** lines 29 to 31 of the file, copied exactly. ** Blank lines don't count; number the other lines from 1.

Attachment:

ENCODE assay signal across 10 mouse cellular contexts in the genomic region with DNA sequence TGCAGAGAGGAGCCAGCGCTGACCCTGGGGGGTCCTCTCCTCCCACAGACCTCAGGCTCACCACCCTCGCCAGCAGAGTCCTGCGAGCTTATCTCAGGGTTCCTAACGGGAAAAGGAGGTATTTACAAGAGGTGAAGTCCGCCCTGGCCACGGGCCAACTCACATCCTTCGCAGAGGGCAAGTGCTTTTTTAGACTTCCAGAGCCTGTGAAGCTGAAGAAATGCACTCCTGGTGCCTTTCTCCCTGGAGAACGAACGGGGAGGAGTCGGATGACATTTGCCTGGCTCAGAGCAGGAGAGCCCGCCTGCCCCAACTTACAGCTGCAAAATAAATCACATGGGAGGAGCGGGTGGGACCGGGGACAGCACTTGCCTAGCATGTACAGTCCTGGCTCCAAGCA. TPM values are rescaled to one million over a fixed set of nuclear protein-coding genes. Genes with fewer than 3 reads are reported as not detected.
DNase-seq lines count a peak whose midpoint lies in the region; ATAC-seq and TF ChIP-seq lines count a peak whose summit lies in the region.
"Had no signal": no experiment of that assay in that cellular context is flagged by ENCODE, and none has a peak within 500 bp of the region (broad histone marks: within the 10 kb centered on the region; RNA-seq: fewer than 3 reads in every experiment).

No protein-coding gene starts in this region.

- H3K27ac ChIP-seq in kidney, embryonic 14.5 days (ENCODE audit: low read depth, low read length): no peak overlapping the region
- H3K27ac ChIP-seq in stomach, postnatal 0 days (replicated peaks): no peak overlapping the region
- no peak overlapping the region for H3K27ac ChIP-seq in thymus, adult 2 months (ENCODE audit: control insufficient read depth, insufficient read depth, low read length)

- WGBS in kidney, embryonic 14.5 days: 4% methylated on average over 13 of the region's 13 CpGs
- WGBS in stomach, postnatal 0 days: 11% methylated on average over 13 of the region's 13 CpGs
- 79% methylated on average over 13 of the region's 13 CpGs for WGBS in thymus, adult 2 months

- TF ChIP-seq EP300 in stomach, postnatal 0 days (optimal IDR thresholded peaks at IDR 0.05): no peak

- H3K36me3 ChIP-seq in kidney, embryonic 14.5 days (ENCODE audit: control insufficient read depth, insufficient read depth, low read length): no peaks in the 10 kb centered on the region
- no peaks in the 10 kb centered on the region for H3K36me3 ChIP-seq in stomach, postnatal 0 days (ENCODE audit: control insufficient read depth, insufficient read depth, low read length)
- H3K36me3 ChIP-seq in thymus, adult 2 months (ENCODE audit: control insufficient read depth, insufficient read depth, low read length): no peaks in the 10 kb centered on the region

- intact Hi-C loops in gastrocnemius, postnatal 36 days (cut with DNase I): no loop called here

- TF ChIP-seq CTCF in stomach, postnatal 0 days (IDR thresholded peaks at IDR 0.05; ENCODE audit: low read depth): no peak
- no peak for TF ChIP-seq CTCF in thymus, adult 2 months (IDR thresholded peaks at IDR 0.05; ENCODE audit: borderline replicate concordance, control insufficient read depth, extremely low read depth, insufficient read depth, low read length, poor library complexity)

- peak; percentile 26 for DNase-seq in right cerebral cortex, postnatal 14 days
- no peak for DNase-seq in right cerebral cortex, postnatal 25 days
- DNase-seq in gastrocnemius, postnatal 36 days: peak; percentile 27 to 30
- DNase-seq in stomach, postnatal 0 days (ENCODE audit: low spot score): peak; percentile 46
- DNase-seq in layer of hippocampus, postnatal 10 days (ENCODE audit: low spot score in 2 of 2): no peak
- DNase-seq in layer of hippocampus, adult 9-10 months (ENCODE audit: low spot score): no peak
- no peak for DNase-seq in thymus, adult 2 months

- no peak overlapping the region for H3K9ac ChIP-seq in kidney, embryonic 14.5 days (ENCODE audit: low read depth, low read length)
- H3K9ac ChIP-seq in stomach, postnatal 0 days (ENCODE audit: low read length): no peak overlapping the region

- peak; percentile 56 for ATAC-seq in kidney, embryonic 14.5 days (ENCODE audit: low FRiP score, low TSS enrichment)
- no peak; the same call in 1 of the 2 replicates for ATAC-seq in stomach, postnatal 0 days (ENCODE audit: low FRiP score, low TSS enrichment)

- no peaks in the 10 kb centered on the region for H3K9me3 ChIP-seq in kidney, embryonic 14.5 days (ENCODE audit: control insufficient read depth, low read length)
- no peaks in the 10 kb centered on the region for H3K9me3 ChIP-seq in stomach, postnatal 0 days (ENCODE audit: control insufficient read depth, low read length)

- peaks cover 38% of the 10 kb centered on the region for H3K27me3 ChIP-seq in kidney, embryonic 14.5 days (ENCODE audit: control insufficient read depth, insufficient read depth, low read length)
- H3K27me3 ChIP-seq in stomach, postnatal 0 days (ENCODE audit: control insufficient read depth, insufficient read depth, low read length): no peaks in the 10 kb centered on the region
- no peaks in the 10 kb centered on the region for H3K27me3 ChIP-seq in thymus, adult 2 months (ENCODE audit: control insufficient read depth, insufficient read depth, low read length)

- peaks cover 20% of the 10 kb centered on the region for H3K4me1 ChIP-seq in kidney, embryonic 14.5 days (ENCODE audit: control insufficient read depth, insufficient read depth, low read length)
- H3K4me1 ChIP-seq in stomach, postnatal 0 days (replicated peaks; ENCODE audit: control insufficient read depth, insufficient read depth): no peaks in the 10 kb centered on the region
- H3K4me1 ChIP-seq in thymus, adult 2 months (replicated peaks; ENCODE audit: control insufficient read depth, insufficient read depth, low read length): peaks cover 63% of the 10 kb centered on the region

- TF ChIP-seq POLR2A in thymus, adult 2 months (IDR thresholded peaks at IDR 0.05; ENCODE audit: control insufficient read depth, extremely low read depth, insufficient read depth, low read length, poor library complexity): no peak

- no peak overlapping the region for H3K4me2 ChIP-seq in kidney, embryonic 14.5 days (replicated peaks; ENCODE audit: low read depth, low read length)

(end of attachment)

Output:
- no peaks in the 10 kb centered on the region for H3K9me3 ChIP-seq in kidney, embryonic 14.5 days (ENCODE audit: control insufficient read depth, low read length)
- no peaks in the 10 kb centered on the region for H3K9me3 ChIP-seq in stomach, postnatal 0 days (ENCODE audit: control insufficient read depth, low read length)

- peaks cover 38% of the 10 kb centered on the region for H3K27me3 ChIP-seq in kidney, embryonic 14.5 days (ENCODE audit: control insufficient read depth, insufficient read depth, low read length)